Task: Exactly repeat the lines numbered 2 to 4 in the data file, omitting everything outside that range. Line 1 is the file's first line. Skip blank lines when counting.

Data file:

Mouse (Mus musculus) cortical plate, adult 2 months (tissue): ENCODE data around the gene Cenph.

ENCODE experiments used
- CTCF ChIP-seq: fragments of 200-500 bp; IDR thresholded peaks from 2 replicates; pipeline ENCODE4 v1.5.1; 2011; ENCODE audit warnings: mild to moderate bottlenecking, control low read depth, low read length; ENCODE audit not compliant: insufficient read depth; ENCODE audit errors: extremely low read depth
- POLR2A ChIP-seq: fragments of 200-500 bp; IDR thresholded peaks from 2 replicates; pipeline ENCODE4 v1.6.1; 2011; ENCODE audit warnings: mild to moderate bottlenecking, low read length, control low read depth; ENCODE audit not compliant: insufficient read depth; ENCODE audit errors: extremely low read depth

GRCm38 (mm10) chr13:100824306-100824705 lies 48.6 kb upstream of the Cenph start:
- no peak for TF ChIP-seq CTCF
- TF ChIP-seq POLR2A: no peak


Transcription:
ENCODE experiments used
- CTCF ChIP-seq: fragments of 200-500 bp; IDR thresholded peaks from 2 replicates; pipeline ENCODE4 v1.5.1; 2011; ENCODE audit warnings: mild to moderate bottlenecking, control low read depth, low read length; ENCODE audit not compliant: insufficient read depth; ENCODE audit errors: extremely low read depth
- POLR2A ChIP-seq: fragments of 200-500 bp; IDR thresholded peaks from 2 replicates; pipeline ENCODE4 v1.6.1; 2011; ENCODE audit warnings: mild to moderate bottlenecking, low read length, control low read depth; ENCODE audit not compliant: insufficient read depth; ENCODE audit errors: extremely low read depth